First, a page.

Hi guys. Today I’m going to discuss something a little different. I want to talk about the economics of limited run models.
In my article last week, I mentioned the new Catachan Colonel that’ll be coming to local game stores near you once we open up. The model itself is fantastic, but what I find particularly interesting about it is its scarcity.
I don’t know exactly how scarce this item will be. Nor do we know whether Games Workshop will produce a second run of it in the future. But we do know that, for the time being at least, we won’t be able to purchase the Colonel from GW. Instead, we’ll need to head to our local independent gaming store.
And this prompts a question: how will these stores sell this item?
The model is brilliant, and many people are going to want it. But the model is also scarce — artificially so, sure, but scarce nonetheless.
In his classic work on free market economics, Basic Economics, Thomas Sowell writes that scarcity “means that what everybody wants adds up to more than there is.” This simple formulation elegantly explains the situation in which our Colonel finds himself. He’s scarce and everybody wants him.
And a scarce product that is in high demand leads to increased prices.
Before discussing how game stores should deal with this economic fact, let’s first take a brief detour in order to establish the subjectivity of value.
Logic dictates that in order for a transaction to take place, both parties must value the other’s item more highly than they do their own. For example, upon hearing about the new Colonel, an avid Astra Militarum player phones up his friend who owns a gaming store and offers him 200 dollars for the Colonel when it is released. The friend gladly accepts this offer. Our avid Militarum player values the Colonel more than the 200 dollars; our friend who owns the store values the 200 dollars more than the Colonel.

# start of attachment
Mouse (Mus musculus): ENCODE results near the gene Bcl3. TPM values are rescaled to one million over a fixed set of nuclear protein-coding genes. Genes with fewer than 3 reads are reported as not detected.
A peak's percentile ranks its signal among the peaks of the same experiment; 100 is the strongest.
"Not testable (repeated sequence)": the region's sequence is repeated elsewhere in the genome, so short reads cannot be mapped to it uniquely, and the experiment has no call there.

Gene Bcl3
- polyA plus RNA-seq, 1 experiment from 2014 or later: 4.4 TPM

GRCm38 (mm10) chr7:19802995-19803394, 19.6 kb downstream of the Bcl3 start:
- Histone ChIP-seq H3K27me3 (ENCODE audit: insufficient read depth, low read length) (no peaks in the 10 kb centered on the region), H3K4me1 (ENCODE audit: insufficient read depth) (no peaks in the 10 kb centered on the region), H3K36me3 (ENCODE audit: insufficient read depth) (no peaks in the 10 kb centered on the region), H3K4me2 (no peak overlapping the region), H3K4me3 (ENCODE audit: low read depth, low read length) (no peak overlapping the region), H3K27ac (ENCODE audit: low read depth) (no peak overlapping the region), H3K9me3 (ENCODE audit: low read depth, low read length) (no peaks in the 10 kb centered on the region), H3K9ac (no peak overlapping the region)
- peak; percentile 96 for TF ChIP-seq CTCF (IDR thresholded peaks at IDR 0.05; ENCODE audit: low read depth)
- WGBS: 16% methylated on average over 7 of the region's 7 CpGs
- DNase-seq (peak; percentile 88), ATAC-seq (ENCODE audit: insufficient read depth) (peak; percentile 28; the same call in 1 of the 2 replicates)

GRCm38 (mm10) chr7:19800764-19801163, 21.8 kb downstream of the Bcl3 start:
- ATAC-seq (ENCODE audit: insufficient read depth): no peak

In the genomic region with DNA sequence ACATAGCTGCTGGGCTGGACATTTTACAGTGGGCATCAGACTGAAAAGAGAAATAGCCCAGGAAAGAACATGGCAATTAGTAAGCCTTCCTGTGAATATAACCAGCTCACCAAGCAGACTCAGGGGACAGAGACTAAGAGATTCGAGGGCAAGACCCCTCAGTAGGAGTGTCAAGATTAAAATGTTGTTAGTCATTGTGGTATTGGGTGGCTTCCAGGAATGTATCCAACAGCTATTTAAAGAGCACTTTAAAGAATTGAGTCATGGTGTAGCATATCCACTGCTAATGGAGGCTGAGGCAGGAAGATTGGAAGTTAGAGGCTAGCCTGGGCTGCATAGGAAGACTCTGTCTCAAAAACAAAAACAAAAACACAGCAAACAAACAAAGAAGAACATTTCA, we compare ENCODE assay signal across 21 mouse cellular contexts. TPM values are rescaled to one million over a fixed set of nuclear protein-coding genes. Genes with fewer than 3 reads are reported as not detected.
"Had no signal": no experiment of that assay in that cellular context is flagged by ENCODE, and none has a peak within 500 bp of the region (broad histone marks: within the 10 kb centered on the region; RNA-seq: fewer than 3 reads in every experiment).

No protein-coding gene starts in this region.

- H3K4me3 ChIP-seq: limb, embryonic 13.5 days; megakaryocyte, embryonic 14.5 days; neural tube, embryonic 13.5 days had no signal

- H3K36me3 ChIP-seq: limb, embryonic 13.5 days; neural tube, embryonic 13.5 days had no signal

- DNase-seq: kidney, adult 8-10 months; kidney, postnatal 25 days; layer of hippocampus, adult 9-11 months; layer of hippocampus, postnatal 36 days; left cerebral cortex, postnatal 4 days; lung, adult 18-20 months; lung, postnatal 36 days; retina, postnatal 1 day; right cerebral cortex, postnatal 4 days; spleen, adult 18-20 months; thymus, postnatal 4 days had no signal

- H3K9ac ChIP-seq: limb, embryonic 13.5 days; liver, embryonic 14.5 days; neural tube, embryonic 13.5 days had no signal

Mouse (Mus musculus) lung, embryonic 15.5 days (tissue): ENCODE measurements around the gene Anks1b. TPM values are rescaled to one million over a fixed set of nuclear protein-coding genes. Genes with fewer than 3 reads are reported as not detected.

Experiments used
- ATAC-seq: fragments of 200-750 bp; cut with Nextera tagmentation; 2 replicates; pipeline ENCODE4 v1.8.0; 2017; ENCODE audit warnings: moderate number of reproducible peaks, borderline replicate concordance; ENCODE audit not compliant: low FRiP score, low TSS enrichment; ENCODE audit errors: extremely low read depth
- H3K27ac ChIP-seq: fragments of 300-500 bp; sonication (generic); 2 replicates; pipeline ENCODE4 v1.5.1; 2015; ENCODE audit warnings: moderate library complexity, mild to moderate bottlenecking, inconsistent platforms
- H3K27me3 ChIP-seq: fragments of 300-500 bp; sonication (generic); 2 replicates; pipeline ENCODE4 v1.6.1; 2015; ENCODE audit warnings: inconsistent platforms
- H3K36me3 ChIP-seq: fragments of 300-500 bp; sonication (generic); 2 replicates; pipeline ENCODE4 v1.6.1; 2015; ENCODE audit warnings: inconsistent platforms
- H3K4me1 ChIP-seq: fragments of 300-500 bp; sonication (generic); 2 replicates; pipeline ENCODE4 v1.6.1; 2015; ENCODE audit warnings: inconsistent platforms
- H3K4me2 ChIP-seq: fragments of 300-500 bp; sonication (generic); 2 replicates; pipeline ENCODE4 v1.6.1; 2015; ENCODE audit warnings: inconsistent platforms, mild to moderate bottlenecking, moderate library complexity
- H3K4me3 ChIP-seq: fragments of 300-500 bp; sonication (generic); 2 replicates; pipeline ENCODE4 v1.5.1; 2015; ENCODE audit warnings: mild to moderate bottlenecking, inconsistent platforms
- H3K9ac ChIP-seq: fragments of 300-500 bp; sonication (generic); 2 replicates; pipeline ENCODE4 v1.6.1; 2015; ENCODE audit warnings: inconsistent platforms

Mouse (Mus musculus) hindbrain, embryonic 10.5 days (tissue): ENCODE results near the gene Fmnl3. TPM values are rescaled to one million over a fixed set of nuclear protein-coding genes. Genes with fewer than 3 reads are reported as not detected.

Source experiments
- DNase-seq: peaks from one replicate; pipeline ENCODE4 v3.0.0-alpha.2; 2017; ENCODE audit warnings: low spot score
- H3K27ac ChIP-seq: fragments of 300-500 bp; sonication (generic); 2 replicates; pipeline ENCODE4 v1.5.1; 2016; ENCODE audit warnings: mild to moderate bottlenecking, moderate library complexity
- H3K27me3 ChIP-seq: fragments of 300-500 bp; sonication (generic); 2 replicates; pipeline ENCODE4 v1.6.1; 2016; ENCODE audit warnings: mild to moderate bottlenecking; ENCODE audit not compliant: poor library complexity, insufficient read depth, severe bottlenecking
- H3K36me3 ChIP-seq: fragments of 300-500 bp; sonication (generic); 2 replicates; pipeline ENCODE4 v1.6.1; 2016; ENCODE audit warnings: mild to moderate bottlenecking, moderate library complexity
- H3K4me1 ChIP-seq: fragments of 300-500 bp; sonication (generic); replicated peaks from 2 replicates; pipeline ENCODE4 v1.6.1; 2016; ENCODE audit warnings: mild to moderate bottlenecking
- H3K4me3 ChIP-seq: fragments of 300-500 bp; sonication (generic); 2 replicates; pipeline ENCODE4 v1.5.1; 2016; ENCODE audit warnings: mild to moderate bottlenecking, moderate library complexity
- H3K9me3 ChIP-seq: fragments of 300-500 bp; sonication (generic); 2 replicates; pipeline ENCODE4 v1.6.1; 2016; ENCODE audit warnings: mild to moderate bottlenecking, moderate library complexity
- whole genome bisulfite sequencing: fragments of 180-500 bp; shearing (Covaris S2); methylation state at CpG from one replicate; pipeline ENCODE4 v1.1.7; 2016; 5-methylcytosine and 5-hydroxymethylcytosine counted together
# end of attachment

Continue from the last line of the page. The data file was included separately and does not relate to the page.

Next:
In Basic Economics, Sowell writes that “if there were any such thing as a “real” or objective value […] neither the buyer nor the seller would benefit from making a transaction at a price equal to that objective value, since what would be acquired would be of no greater value than what was given up. In that case, why bother to make the transaction in the first place?”
Value, then, is entirely subjective. Individuals value the products and services that are available to them in a variety of ways, and each individual places different values on different things at different times.
For more detail on this topic, I’d suggest a great article by Max Borders over at EconLib, The Relentless Subjectivity of Value.
How, then, should independent stores deal with the Colonel?
There is a myriad of ways that a gaming store could deal with a scarce item. The store manager could decide to simply display the product with a chosen price as he would any product in his store. Consumers in his store could then decide to purchase the item as they see fit.
All things considered, this wouldn’t be a good method of selling the Colonel. For example, let’s say that the manager sets a price of 30 dollars, which would be roughly equivalent to similar products elsewhere in his store. Very soon after opening, a customer will have purchased the Colonel. Indeed, this individual might have entered the store looking for a completely different product, but upon learning that the store is selling the Colonel for 30 dollars he snaps it up quick.
Instead, our store manager could individually contact regulars whom he knows will be interested in the product, informing them that he has the Colonel in stock and will gladly listen to offers. This would be something akin to wargaming nepotism, with those who are — so to speak — politically connected given first refusal on the Colonel.